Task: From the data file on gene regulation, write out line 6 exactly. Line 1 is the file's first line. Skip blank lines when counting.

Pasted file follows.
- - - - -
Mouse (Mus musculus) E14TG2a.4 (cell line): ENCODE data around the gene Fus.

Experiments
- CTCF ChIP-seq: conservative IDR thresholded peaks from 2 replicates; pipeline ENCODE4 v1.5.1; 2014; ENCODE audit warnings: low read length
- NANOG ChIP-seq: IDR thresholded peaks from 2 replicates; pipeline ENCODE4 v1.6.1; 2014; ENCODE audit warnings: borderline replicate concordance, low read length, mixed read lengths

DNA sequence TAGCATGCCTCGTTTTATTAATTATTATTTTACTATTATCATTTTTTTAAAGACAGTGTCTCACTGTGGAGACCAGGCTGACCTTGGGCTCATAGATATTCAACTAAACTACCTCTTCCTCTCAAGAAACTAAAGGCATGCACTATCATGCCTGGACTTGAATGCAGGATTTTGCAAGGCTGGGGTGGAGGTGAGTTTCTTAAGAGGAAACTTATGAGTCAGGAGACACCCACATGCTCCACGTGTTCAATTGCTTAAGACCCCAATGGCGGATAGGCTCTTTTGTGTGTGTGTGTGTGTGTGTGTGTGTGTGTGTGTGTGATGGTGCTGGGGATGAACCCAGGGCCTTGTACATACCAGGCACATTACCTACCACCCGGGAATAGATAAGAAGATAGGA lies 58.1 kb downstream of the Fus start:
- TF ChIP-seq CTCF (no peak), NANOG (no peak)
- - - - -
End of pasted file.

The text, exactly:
- TF ChIP-seq CTCF (no peak), NANOG (no peak)